While the US atomic bombed Hiroshima and Nagasaki in August 1945, one million six hundred thousand Soviet soldiers suddenly attacked the Japanese army in the east of the Asian continent.
In a matter of days, the million-strong army of Emperor Hirohito was defeated.
It was a pivotal moment in World War II in the Pacific that the authors hardly mention. historical works focusing on two atomic bombs dropped within one week 65 years ago.
However, in recent times, some historians have come up with allegations that the actions of the Soviet troops influenced the outcome of the war in the same, if not more, atomic bombing.
In a recently published book by a history professor at the University of California, this point was further developed. Its essence is that the fear of the invasion of Soviet troops forced the Japanese to surrender to the Americans, because they were confident that they would treat them better than the Russians.
In northeast Asia, the Japanese entered the war against the Soviet forces in 1939, when they tried to enter Mongolia. Japanese troops were defeated in the battles of the Khalkhin-Gol River, which forced Tokyo to sign a treaty of neutrality, thanks to which the Soviet Union was not involved in hostilities on the Pacific Ocean.
Thus, Japan was able to focus its efforts on the war with the United States, Britain and the Netherlands, as well as the attack on Pearl Harbor 7 December 1941 of the year.
After Germany signed the 8 Unconditional Surrender Act of May 1945, as well as a series of defeats in the Philippines, Okinawa and Iwo Jima, Japan turned to the USSR asking for mediation efforts to end the war.
However, the head of the Soviet Union, Joseph Stalin, has already made a confidential promise to Washington that he will start a war against Japan three months after the defeat of Germany. Disregarding the requests of Japan, he deployed more than a million soldiers along the border with Manchuria.
The operation, codenamed "The August Storm", began on August 9 of the year 1945, almost simultaneously with the bombing of Nagasaki. In two weeks of fighting, Japan lost 84000 soldiers killed and the USSR lost 12000. Soviet troops did not reach the entire 50 kilometers to the northern Japanese island of Hokkaido.
“The entry of the Soviet Union into the war had a much greater impact on the decision of the Japanese leadership to surrender than atomic bombing. It nullified Japan’s hopes for a way out of the war through the mediation of the USSR, ”said Tsuyoshi Hasegawa, author of Racing the Enemy, which explores the end of the war involving documents recently declassified in Russia , USA and Japan.
The Japanese “sped up the end of the war in the hope that the United States would treat the vanquished better than the USSR,” said Hasegawa, an American citizen, in an interview.
Despite the large number of people killed as a result of the atomic bombing (140000 people in Hiroshima and 80000 in Nagasaki), the Japanese leadership believed that they could withstand the invasion of the anti-Hitler coalition if they retain control of Manchuria and Korea that supplied the resources for war, according to Hasegawa and Terry Charman, a staff member of the Imperial War Museum in London, specializing in the history of World War II.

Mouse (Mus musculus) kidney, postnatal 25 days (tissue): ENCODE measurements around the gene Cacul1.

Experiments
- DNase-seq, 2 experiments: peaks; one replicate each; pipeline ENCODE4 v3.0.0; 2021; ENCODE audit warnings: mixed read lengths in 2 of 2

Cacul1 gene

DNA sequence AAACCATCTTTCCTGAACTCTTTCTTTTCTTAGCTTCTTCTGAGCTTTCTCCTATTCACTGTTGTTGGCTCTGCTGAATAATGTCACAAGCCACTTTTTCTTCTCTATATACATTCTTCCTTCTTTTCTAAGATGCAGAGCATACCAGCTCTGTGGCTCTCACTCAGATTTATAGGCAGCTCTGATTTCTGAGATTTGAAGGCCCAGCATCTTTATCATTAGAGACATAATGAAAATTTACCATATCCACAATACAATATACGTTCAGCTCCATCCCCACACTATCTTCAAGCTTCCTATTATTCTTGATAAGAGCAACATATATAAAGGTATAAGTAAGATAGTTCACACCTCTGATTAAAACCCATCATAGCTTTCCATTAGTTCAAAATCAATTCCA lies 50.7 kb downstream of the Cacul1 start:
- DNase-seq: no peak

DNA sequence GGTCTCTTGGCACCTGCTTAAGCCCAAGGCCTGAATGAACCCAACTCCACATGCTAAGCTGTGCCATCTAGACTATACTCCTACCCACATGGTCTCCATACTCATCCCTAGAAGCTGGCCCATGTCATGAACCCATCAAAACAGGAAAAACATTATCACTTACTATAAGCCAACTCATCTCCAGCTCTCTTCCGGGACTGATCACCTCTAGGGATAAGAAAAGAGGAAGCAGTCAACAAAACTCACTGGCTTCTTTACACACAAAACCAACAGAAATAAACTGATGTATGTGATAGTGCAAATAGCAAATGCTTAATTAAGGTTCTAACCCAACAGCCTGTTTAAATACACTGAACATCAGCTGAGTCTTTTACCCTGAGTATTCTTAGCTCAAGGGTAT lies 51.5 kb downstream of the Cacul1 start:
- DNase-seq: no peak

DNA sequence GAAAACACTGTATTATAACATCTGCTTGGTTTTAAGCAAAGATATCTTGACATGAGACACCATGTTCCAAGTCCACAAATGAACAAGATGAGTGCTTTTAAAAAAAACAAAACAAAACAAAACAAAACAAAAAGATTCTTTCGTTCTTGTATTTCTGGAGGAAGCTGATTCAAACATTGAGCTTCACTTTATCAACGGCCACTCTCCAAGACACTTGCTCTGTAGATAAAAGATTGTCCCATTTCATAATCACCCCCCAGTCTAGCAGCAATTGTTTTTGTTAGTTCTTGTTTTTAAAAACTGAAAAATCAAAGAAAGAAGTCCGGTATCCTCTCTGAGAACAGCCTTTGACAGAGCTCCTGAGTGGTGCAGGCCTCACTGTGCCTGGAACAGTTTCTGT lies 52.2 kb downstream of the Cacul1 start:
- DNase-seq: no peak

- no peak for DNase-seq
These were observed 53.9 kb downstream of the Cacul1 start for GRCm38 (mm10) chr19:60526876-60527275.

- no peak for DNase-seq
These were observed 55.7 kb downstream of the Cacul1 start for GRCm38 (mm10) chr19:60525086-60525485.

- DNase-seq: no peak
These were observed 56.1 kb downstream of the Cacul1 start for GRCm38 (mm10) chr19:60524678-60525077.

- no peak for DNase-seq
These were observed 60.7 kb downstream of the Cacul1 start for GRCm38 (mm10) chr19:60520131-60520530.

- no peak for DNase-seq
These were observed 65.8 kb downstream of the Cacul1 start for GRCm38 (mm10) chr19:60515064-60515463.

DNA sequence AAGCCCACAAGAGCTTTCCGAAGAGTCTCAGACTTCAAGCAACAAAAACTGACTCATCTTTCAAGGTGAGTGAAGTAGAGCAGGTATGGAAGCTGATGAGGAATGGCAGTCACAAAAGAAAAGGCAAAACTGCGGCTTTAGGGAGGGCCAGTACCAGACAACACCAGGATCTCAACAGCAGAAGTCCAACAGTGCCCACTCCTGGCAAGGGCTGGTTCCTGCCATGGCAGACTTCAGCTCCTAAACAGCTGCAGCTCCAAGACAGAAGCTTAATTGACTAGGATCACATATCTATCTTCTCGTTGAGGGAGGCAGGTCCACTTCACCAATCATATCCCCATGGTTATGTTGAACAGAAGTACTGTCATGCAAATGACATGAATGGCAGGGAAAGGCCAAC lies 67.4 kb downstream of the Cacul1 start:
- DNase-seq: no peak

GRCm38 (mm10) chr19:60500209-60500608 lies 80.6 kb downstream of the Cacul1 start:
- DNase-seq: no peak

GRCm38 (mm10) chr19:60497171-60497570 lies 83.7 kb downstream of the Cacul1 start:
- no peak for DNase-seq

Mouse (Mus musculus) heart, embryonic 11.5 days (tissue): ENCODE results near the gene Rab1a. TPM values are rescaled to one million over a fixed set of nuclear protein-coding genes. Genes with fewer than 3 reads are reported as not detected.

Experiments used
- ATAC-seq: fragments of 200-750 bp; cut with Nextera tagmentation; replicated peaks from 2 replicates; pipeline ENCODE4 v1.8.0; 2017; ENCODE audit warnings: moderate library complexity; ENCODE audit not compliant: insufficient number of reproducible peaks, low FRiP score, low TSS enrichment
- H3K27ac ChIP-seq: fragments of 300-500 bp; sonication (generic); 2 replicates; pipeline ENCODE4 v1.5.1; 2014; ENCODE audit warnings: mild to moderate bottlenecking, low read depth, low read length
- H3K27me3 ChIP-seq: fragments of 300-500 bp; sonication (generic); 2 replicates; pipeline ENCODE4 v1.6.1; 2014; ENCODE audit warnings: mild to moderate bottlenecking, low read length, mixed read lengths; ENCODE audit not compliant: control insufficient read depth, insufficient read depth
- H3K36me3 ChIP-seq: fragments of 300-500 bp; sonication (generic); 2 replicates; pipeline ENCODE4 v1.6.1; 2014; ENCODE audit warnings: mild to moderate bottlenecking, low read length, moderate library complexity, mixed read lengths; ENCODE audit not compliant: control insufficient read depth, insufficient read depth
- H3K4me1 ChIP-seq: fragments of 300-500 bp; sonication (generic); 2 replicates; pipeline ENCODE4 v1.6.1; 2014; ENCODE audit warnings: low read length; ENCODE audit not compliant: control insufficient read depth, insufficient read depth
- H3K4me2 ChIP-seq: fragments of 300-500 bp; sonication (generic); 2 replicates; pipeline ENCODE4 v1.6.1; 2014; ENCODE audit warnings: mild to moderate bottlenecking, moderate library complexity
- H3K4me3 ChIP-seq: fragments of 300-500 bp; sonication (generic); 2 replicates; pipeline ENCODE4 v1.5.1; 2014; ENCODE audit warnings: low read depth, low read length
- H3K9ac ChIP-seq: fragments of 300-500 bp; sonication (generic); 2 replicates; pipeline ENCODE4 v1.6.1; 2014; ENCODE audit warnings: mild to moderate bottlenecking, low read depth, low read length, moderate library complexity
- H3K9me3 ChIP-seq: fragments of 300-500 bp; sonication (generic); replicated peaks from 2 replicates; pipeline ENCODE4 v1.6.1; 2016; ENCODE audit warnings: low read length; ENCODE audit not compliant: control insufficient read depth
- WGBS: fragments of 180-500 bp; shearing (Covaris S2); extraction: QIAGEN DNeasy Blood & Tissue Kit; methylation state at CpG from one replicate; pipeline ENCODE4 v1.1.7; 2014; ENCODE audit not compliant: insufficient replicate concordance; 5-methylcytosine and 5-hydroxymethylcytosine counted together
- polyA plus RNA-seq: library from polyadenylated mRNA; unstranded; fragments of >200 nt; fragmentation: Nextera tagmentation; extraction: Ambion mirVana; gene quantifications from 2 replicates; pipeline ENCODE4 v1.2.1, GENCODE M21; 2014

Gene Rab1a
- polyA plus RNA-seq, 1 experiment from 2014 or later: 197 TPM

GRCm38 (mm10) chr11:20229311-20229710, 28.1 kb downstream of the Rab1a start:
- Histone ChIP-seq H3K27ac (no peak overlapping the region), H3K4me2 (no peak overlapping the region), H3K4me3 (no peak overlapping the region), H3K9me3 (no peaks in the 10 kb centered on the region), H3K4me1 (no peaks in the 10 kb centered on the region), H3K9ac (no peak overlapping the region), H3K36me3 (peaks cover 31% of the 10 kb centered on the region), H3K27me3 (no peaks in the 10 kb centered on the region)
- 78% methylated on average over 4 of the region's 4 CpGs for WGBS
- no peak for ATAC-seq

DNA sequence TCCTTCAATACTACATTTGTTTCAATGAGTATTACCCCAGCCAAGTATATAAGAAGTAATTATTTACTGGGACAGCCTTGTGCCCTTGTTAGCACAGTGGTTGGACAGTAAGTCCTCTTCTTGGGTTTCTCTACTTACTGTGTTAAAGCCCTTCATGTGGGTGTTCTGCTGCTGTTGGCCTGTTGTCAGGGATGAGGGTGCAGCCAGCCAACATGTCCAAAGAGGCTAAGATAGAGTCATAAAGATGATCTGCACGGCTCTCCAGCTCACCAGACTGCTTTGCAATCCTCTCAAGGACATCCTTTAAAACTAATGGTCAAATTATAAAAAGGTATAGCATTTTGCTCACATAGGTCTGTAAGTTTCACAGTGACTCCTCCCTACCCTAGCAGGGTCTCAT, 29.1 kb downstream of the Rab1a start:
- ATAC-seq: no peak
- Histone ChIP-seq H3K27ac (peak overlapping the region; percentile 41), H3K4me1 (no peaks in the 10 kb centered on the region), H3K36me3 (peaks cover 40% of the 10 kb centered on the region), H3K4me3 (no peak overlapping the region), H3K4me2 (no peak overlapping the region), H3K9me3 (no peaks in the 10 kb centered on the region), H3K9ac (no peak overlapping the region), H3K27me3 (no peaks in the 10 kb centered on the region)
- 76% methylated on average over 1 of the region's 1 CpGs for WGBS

"The blow of the Soviet troops changed everything," said Charman. “The authorities in Tokyo realized that there was no hope left. Thus, the operation "August storm" to a much greater extent influenced the decision of Japan to surrender than atomic bombing. "
In the United States, bombing is still viewed as some sort of extreme measure that had to be used against an enemy who was ready to fight to the last soldier. For his part, US President Harry Truman and his military advisers proceeded from the assumption that a ground operation would have killed hundreds of thousands of American soldiers.
The impact of the rapid Soviet offensive can be judged by the words of the Japanese Prime Minister of the Second World War, Kantaro Suzuki, who called on his government to surrender.
As Hasegawa writes in his book, Suzuki said: “If we miss this opportunity, the Soviet Union will capture not only Manchuria, Korea and Sakhalin, but also Hokkaido. We need to end the war, while we can still negotiate with the United States. "
Lecturer at the London School of Economics, Dominic Lieven, believes that because of the anti-Sovietism of the West, the importance of the military successes of the USSR was deliberately understated. In addition, "very few Englishmen and Americans witnessed the offensive of the Soviet troops in the Far East with their own eyes, while Western historians did not have access to the Soviet archives," adds Livin.
But the greatest surprise is that in Russia itself this military operation was not given special attention. Apparently, the defeat of the Japanese could not go to any comparison with the victory over Nazi Germany. Similarly, human losses were incomparable: the 12 of thousands who died during the hostilities with Japan and the 27 of millions in the war with Germany.
“This operation was of immense importance,” retired General Makhmut Gareyev, president of the Russian Academy of Military Sciences, said. “Having entered the war with Japan ... the Soviet Union brought the end of the Second World War closer.”
Historians redefine the role of Russia in the defeat of Japan ("Rebelion", Spain)
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